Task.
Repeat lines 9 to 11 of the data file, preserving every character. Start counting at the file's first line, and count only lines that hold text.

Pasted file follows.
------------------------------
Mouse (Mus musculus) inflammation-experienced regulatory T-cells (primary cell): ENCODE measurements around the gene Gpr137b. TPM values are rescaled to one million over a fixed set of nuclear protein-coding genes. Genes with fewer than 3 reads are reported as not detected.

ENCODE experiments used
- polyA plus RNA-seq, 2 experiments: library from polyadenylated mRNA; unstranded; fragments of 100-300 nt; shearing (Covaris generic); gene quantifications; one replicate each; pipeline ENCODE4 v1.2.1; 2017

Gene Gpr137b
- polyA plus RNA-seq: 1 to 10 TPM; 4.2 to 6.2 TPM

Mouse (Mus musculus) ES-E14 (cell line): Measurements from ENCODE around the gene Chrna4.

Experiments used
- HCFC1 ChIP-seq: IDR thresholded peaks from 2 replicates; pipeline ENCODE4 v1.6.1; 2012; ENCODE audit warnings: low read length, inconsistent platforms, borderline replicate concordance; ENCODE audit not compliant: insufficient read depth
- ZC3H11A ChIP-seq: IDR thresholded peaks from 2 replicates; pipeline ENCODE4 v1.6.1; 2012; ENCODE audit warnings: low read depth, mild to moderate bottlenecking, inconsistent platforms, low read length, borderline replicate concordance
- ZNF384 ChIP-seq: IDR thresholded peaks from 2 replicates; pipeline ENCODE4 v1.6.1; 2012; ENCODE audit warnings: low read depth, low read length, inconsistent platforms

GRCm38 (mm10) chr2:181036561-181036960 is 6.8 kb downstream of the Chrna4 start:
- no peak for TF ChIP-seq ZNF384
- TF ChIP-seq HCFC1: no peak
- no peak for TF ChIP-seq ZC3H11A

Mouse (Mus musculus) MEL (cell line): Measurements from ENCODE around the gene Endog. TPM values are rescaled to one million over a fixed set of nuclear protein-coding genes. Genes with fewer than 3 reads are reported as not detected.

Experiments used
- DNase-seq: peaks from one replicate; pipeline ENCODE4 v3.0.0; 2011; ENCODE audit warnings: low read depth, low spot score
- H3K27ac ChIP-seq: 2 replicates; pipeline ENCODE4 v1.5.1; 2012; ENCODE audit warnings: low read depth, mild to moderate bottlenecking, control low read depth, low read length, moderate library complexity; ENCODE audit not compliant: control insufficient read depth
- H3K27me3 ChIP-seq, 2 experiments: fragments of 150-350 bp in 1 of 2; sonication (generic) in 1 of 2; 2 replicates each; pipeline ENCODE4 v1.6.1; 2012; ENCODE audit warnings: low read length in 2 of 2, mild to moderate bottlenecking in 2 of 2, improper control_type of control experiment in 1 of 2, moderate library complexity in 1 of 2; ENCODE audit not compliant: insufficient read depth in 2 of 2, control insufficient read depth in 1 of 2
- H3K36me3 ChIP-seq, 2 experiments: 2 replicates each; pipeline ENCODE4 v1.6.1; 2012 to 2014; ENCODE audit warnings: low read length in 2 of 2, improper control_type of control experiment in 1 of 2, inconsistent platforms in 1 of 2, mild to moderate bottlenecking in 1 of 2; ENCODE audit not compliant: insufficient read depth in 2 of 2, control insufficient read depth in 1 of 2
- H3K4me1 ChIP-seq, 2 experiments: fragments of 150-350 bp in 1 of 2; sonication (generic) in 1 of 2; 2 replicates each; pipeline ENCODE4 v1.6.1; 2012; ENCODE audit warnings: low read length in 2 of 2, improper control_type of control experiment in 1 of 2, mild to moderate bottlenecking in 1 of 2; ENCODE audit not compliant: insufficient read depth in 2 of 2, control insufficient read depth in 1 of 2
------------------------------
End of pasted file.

- ZC3H11A ChIP-seq: IDR thresholded peaks from 2 replicates; pipeline ENCODE4 v1.6.1; 2012; ENCODE audit warnings: low read depth, mild to moderate bottlenecking, inconsistent platforms, low read length, borderline replicate concordance
- ZNF384 ChIP-seq: IDR thresholded peaks from 2 replicates; pipeline ENCODE4 v1.6.1; 2012; ENCODE audit warnings: low read depth, low read length, inconsistent platforms

GRCm38 (mm10) chr2:181036561-181036960 is 6.8 kb downstream of the Chrna4 start: